SEOUL, South Korea--A study supported by the Bill and Melinda Gates Foundation and led by researchers at the International Vaccine Institute in Seoul found a new-generation oral vaccine against cholera to be highly protective against the disease in Mozambique. The study was published in the February 24 issue of the New England Journal of Medicine.
Cholera causes severe, life-threatening diarrhea. In an outbreak of cholera in a refugee camp in Zaire in 1992, more than 10,000 persons died of cholera within one week. To date, this vaccine, called rBS-WC, has been used mainly by Western tourists visiting poor countries. People living in places like Beira, Mozambique, where cholera outbreaks occur every year, have previously never had the chance to be protected by vaccination. Experts say that the study could pave the way towards expanded use of cholera vaccines in poor areas, where they are needed most.
A mass oral cholera vaccination campaign was carried out in Beira from December 2003 to January 2004. This was a collaborative effort between the Mozambique Ministry of Health, Medecins Sans Frontieres, Epicentre, the World Health Organization, and the International Vaccine Institute. More than 100,000 doses of vaccine were donated for the study by SBL Vaccines in Sweden.
Following vaccination, the researchers found that the vaccine provided about 80% protection against all episodes of cholera. The vaccine was protective both for children and adults and appeared was 90% protective against cholera of life-threatening severity.
Dr. John Clemens, Director of the International Vaccine Institute, commented "Killed oral vaccines such as rBS-WC may be our only option for vaccinating against cholera in countries such as Mozambique where HIV infections are common, since these killed vaccines are safe for persons living with HIV. It is remarkable that such a high level of vaccine protection was achieved in Beira, a population where 30% of adults are living with HIV/AIDS."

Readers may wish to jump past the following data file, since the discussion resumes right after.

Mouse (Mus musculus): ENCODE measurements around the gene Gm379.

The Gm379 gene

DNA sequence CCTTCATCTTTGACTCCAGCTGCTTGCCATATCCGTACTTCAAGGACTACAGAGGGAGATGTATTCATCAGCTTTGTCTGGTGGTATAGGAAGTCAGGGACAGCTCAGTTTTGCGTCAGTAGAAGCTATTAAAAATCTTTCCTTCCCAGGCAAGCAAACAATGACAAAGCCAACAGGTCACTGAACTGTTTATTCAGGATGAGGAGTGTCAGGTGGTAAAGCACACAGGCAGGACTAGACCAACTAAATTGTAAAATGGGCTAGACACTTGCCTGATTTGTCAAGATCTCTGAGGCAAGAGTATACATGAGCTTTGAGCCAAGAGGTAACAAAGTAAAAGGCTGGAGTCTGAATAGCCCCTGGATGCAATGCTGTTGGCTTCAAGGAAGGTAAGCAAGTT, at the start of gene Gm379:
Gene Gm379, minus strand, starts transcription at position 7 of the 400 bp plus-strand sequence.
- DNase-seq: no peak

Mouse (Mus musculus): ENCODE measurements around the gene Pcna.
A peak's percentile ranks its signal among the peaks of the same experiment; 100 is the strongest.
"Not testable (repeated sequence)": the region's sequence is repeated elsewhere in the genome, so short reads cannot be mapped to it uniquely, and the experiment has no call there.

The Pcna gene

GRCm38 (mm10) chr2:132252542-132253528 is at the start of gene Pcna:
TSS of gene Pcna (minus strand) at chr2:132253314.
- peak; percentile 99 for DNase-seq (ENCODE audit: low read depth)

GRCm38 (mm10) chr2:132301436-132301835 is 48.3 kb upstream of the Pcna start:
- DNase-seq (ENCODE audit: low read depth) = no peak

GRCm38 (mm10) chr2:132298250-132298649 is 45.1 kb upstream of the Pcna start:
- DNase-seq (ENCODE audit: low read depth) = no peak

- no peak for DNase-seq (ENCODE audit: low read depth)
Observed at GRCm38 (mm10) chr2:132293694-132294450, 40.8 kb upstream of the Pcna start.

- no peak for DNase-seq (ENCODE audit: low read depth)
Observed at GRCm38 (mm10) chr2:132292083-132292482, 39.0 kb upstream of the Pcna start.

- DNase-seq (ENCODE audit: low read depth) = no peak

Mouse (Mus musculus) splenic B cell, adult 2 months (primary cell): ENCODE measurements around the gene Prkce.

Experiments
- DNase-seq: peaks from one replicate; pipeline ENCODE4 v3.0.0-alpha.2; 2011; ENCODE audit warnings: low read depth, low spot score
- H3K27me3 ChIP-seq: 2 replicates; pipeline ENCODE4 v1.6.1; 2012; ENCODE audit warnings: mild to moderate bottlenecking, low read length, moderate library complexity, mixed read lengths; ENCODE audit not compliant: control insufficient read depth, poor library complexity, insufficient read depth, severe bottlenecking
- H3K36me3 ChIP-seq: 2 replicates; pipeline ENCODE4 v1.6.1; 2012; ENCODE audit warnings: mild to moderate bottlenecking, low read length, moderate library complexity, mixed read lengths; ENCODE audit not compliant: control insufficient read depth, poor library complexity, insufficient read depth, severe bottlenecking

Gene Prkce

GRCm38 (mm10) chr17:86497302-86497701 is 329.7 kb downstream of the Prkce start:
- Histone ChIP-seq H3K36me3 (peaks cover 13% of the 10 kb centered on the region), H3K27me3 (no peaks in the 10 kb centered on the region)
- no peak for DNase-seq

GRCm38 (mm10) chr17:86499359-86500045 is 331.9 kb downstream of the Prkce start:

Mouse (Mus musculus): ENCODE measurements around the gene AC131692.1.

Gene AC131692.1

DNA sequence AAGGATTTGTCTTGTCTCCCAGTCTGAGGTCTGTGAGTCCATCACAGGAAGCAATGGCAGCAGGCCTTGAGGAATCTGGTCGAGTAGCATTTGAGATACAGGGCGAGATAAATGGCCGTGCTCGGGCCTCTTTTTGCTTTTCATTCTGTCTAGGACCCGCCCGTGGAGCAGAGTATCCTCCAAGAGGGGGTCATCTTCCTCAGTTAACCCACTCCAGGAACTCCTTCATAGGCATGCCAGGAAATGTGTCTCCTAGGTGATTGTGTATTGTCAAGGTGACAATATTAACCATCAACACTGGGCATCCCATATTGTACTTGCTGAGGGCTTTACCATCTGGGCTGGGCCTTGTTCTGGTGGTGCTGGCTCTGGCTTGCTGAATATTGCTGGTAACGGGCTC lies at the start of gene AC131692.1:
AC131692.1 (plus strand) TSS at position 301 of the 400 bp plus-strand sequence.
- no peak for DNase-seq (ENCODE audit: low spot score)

Cholera is endemic and widely feared in Mozambique, and continues to afflict the population every year despite attempts to improve water supply and sanitation. As a result, there is increasing interest in the use of cholera vaccines. Mozambique´s former Minister of Health and one of the authors of the study, Dr Francisco F. Songane, said "Cholera has become an intractable problem in Mozambique. This study´s results will be crucial as a prelude to introducing cholera vaccine into the public health programs not only of Mozambique, but elsewhere in Africa where cholera is a significant problem."
Following the positive results from this research and in the wake of the recent tsunami disaster, the Government of Korea has recently pledged to spearhead the creation of a global cholera vaccine stockpile that can be used to aid victims of the tsunami and other disasters that place people at risk for cholera.
The International Vaccine Institute, hosted by the government of Korea, is the world´s only international research organization devoted exclusively to new vaccines for the poor in developing countries. Its research programs are being conducted in 21 developing countries of Asia, Africa, and Latin America.
The mass oral vaccination in Beira, Mozambique
Patients at the Cholera Treatment Center in Beira, Mozambique